Apply for early access →

Back to blog

Why proper planning is the key to running effective meetings

Meeting culture like all aspects of a company's culture should be carefully created and reinforced for effectiveness. Our VP Engineering, James shares gems on how we reframe meetings to ensure maximum return on the time invested.

Portrait of James Trunk
James TrunkFriday 24 February 2023

Meetings. No one likes them, everyone thinks they have too many of them, and the commonly received wisdom is that they are a waste of time.

It’s a pity that meetings have such a bad reputation. Good meetings can be an invaluable tool for hashing out complex problems, aligning understanding, making decisions, and collaborating on plans and designs. And meetings‍—‌both virtual and in-person‍—‌are important for building human connections (an under-recognised resource that no team or company can run without).

Most meetings are not good meetings. Most meetings are poorly-led and underprepared, and so end up being an enormous drain on the attendees’ time, motivation, and concentration. We’ve all had those days where we’ve been in back-to-back meetings and come out the other end feeling both completely exhausted and like we got no actual work done.

The least productive people are usually the ones who are most in favour of holding meetings.

Thomas Sowell, author and economist

But it doesn’t have to be that way.

Reframing meetings: wasteful vs expensive

Instead of thinking of meetings as a waste of time (which means there’s nothing we can do to make them better), we can reframe them as an expensive use of time. Expensive doesn’t mean inherently wasteful‍—‌but expensive things can become wasteful very quickly if we invest in them carelessly.

Meetings are expensive because they:

  • interrupt multiple people’s ability to concentrate on deep work
  • force multiple people to context-switch from their current primary task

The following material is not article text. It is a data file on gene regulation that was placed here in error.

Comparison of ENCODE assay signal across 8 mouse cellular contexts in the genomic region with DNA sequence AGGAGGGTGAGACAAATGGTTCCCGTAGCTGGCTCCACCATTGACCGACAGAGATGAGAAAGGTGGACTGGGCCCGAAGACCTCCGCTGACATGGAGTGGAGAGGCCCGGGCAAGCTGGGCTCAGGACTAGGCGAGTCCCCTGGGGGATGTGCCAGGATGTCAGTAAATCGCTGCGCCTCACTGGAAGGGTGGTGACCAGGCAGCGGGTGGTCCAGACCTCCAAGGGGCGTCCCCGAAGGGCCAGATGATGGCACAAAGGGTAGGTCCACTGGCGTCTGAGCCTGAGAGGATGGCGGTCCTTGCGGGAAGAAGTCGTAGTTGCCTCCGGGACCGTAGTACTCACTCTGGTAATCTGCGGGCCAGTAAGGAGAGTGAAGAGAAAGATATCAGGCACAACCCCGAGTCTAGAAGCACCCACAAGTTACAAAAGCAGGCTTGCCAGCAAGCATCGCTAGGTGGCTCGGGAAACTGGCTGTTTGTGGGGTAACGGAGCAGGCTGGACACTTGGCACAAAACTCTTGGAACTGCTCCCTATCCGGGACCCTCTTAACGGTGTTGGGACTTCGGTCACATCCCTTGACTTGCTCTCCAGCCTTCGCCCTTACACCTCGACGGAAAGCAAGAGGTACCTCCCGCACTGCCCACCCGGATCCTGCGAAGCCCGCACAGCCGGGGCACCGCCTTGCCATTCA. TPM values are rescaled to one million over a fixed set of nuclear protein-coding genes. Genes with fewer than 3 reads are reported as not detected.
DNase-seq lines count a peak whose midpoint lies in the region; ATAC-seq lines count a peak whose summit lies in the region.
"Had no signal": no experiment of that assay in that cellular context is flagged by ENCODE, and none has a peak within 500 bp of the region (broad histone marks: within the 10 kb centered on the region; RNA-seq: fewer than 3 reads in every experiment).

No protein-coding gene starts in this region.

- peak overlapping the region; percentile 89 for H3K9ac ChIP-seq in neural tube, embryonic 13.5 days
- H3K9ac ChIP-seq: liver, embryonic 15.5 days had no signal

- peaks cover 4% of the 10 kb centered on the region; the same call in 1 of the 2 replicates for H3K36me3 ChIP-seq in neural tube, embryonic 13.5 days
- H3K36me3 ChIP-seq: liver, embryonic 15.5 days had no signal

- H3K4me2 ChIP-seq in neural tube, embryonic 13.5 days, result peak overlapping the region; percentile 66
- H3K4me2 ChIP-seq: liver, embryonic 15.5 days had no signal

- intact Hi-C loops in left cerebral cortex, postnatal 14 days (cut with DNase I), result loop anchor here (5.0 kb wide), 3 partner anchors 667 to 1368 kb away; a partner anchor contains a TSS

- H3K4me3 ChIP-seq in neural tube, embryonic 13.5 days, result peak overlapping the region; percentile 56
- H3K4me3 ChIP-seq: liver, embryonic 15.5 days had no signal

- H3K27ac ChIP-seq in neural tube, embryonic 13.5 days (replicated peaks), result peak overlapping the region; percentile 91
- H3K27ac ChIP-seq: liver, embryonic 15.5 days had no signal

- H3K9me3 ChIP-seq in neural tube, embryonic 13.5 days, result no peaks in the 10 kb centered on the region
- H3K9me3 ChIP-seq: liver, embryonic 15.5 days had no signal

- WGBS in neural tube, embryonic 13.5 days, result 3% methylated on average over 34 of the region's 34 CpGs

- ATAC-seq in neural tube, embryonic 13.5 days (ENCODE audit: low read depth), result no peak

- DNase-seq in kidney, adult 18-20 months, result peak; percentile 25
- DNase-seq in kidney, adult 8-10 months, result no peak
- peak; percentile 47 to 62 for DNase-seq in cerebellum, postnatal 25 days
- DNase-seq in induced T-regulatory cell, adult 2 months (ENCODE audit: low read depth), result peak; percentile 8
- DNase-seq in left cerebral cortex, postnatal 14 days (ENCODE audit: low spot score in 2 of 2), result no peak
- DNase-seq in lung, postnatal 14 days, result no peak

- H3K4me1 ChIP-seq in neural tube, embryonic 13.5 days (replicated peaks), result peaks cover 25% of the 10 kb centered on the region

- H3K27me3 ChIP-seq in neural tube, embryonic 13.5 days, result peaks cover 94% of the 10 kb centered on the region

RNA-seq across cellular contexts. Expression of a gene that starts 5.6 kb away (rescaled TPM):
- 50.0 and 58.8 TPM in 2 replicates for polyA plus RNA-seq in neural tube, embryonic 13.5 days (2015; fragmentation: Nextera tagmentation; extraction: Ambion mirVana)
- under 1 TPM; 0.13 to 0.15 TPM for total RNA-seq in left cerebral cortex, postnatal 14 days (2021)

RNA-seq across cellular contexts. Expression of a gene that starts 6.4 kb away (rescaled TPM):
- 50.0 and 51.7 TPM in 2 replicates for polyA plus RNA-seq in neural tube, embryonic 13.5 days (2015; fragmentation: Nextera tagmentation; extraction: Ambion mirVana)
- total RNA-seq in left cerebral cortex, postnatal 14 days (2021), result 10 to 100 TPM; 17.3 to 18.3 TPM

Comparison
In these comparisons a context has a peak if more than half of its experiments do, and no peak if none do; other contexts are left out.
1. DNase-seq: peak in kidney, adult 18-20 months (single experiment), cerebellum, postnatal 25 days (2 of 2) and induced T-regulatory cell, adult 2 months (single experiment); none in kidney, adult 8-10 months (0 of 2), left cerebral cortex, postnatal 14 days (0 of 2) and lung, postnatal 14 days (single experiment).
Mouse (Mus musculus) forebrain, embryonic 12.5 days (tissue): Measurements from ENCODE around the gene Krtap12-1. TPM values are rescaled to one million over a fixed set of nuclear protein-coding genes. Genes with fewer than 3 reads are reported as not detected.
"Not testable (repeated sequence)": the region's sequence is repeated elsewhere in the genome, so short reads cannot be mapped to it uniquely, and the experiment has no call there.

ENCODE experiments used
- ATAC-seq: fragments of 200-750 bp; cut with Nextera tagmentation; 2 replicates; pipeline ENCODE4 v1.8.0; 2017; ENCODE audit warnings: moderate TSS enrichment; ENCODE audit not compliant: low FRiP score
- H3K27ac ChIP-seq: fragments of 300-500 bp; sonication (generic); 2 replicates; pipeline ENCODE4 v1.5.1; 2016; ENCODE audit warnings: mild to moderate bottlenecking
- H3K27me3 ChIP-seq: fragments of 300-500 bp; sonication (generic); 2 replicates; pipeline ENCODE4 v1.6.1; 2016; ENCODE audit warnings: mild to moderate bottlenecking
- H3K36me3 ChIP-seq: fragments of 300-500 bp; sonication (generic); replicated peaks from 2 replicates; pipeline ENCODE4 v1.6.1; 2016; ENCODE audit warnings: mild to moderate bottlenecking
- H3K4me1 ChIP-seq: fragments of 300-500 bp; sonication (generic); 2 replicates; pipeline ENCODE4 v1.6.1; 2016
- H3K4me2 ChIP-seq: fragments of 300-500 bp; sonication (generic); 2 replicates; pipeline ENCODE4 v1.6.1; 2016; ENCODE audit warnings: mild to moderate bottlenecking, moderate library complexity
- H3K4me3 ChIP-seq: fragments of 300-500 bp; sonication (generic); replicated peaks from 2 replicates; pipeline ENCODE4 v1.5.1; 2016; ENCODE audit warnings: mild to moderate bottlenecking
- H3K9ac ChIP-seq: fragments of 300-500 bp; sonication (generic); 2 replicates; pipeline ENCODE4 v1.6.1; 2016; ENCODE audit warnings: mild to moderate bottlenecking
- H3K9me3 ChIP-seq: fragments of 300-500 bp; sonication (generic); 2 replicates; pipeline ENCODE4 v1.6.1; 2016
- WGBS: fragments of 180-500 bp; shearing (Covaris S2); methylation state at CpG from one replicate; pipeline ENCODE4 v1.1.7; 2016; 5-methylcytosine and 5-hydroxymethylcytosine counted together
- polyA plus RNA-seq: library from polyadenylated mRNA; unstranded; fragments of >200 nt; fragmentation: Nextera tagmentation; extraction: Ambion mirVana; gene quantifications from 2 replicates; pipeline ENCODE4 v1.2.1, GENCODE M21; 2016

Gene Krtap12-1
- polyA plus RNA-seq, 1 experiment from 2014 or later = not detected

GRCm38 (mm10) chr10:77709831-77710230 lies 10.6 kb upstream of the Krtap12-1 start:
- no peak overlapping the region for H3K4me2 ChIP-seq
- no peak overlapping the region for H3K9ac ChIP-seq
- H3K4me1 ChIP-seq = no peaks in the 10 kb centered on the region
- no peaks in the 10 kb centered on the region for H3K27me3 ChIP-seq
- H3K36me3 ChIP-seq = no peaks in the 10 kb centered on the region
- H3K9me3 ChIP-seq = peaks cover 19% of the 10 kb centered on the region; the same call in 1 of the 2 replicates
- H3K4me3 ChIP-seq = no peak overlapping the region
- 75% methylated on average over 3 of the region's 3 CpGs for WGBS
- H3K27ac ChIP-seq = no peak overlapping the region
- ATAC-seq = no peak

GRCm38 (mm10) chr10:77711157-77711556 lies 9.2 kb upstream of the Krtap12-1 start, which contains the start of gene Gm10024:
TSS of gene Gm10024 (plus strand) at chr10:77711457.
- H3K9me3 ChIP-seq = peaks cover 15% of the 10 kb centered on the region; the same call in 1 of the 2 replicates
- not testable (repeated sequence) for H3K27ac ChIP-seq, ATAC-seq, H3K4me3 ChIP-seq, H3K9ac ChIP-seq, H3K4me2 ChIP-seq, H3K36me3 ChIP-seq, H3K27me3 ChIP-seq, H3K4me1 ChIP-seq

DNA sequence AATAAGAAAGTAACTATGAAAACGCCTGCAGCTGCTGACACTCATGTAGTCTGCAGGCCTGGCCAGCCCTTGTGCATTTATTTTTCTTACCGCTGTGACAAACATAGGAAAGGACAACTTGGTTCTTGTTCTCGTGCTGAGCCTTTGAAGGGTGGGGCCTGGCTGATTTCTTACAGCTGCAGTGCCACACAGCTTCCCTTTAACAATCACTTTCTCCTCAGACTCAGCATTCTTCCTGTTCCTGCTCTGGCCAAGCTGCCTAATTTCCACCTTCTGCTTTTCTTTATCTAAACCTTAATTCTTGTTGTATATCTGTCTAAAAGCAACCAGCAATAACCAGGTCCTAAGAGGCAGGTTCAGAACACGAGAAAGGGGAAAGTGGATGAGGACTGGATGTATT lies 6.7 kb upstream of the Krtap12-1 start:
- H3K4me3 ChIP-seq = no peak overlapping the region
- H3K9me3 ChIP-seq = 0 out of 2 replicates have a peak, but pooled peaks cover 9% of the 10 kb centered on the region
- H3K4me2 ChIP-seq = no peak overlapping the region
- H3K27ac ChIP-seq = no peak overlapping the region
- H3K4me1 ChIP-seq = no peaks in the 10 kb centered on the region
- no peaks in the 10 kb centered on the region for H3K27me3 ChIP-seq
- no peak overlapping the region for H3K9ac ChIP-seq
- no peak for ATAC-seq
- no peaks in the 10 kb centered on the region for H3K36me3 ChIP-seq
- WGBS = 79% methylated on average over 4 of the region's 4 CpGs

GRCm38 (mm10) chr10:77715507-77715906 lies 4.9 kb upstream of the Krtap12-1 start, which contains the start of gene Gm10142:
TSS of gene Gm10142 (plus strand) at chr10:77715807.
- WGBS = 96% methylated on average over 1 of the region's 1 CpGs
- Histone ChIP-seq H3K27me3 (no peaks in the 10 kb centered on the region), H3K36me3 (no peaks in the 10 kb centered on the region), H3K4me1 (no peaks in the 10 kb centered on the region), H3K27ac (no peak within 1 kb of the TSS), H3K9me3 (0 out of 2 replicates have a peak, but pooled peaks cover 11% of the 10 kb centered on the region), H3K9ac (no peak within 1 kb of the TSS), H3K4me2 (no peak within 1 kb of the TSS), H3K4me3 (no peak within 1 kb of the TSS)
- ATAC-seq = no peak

• are sequential rather than parallel, because only one person can speak at a time

Those are high costs‍—‌especially in an early-stage company where most people’s core roles involve mission-critical tasks.

So how do we make sure those expensive meetings are a worthwhile use of people’s time? At Griffin, we’ve developed a framework for effective meetings to make sure we’re getting maximum return on those high costs.

Create blocks of meeting-free time

Expensive things should be infrequent. One simple way to make meetings more valuable and effective is for everyone to have less of them.

At Griffin, we have “no-meetings Wednesday” - a day when we encourage everyone to get in some uninterrupted focus time. The Engineering and Product guilds also try to schedule all their meetings in the mornings, which leaves the afternoons free for deep work.

We also encourage everyone to liberally fill their calendar with blocks of focus time‍—‌and to treat other peoples’ scheduled focus time with respect. This creates a culture where meetings are not our default mode of problem-solving or sharing information, and people think twice before peppering each other’s calendars with them.

Fewer meetings means people are more likely to be prepared, engaged, and focused in the ones they do attend.